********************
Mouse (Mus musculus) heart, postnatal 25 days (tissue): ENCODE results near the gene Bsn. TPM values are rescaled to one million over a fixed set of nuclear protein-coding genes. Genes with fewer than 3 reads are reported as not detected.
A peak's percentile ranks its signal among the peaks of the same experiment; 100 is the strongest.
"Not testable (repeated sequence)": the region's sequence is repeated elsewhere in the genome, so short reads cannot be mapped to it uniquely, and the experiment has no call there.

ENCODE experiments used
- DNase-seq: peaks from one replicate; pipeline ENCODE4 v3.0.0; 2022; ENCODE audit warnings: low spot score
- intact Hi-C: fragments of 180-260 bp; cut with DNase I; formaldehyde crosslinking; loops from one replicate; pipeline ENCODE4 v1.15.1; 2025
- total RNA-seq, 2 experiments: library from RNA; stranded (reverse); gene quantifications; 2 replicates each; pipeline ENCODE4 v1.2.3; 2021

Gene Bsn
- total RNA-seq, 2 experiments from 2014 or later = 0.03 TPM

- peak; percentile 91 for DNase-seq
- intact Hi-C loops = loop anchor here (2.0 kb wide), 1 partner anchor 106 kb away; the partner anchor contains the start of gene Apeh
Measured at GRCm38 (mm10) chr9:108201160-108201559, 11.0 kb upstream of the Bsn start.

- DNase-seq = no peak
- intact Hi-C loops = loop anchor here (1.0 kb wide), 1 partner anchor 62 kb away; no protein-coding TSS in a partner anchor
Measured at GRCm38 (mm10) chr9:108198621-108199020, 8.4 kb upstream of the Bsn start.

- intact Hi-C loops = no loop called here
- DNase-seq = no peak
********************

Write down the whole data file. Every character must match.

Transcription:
Mouse (Mus musculus) heart, postnatal 25 days (tissue): ENCODE results near the gene Bsn. TPM values are rescaled to one million over a fixed set of nuclear protein-coding genes. Genes with fewer than 3 reads are reported as not detected.
A peak's percentile ranks its signal among the peaks of the same experiment; 100 is the strongest.
"Not testable (repeated sequence)": the region's sequence is repeated elsewhere in the genome, so short reads cannot be mapped to it uniquely, and the experiment has no call there.

ENCODE experiments used
- DNase-seq: peaks from one replicate; pipeline ENCODE4 v3.0.0; 2022; ENCODE audit warnings: low spot score
- intact Hi-C: fragments of 180-260 bp; cut with DNase I; formaldehyde crosslinking; loops from one replicate; pipeline ENCODE4 v1.15.1; 2025
- total RNA-seq, 2 experiments: library from RNA; stranded (reverse); gene quantifications; 2 replicates each; pipeline ENCODE4 v1.2.3; 2021

Gene Bsn
- total RNA-seq, 2 experiments from 2014 or later = 0.03 TPM

- peak; percentile 91 for DNase-seq
- intact Hi-C loops = loop anchor here (2.0 kb wide), 1 partner anchor 106 kb away; the partner anchor contains the start of gene Apeh
Measured at GRCm38 (mm10) chr9:108201160-108201559, 11.0 kb upstream of the Bsn start.

- DNase-seq = no peak
- intact Hi-C loops = loop anchor here (1.0 kb wide), 1 partner anchor 62 kb away; no protein-coding TSS in a partner anchor
Measured at GRCm38 (mm10) chr9:108198621-108199020, 8.4 kb upstream of the Bsn start.

- intact Hi-C loops = no loop called here
- DNase-seq = no peak